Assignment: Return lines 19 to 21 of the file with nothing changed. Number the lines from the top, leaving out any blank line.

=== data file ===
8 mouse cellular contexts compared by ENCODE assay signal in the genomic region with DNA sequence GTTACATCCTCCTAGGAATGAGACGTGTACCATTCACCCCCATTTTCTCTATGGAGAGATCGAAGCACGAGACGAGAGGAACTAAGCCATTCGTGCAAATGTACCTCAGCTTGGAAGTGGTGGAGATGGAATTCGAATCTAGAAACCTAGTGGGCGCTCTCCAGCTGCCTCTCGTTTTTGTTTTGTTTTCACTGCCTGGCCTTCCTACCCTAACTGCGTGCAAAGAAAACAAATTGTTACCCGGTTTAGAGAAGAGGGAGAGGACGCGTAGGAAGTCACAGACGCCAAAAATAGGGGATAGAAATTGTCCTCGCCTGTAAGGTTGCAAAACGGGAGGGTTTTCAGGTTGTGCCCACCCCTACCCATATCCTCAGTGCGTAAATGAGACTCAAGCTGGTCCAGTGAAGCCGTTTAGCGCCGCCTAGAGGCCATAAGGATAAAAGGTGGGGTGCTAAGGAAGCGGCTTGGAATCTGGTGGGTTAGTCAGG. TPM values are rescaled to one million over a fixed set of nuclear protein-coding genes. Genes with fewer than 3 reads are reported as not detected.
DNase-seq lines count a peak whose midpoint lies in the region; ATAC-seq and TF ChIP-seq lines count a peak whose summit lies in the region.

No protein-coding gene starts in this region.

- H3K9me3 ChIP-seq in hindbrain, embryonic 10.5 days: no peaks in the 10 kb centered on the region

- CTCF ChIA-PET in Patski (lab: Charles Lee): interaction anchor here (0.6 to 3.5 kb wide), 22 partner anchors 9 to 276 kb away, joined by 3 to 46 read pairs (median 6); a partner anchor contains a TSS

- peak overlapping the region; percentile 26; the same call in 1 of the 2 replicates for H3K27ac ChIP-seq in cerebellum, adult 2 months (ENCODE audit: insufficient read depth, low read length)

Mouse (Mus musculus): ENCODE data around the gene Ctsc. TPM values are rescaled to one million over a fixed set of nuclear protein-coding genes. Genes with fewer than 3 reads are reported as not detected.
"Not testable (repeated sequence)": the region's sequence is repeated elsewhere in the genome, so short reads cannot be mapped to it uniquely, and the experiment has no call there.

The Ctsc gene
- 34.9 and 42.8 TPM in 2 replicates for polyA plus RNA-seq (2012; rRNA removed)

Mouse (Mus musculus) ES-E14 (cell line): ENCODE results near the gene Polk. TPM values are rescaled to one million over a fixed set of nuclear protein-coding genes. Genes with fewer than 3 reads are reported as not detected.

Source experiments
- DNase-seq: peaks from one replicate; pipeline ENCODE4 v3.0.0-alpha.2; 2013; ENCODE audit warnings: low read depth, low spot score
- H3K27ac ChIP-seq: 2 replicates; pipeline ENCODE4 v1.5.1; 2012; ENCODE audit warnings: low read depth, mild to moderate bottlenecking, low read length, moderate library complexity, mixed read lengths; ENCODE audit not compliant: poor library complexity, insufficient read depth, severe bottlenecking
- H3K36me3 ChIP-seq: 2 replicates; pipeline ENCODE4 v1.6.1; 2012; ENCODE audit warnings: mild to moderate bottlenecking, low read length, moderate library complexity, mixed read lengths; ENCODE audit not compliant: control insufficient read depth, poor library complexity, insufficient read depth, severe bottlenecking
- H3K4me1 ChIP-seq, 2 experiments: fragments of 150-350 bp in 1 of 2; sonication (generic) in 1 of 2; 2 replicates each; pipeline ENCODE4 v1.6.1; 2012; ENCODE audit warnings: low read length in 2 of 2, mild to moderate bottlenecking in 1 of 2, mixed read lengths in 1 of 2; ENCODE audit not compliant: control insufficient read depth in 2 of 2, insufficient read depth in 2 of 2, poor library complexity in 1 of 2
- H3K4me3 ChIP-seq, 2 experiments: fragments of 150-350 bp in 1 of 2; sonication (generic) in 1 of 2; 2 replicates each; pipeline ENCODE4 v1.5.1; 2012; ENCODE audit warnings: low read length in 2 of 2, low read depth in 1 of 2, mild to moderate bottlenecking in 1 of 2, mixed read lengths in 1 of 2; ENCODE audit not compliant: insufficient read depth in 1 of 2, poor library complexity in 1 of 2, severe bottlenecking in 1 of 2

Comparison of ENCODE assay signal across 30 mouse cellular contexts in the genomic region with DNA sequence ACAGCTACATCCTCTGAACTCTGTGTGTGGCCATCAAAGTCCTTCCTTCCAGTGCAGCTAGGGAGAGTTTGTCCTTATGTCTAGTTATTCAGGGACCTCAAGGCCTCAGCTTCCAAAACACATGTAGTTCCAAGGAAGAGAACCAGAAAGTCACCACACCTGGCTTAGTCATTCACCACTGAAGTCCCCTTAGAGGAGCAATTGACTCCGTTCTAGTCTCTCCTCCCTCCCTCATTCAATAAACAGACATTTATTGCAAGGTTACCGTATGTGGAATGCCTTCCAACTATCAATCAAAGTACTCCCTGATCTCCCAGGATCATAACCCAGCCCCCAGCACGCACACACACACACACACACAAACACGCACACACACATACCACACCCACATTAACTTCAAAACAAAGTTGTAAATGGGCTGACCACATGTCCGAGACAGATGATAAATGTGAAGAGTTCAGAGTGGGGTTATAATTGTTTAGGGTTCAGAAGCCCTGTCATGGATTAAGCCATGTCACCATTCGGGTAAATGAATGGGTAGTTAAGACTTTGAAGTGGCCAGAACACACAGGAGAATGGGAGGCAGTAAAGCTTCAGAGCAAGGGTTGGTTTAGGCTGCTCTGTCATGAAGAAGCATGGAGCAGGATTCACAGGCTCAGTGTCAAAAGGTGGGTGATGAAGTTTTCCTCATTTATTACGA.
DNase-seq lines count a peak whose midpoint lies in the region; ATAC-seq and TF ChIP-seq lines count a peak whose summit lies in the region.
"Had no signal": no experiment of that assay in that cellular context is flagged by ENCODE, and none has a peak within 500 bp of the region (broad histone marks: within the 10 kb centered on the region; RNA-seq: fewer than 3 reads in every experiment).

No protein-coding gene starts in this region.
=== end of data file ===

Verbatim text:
DNase-seq lines count a peak whose midpoint lies in the region; ATAC-seq and TF ChIP-seq lines count a peak whose summit lies in the region.
"Had no signal": no experiment of that assay in that cellular context is flagged by ENCODE, and none has a peak within 500 bp of the region (broad histone marks: within the 10 kb centered on the region; RNA-seq: fewer than 3 reads in every experiment).

No protein-coding gene starts in this region.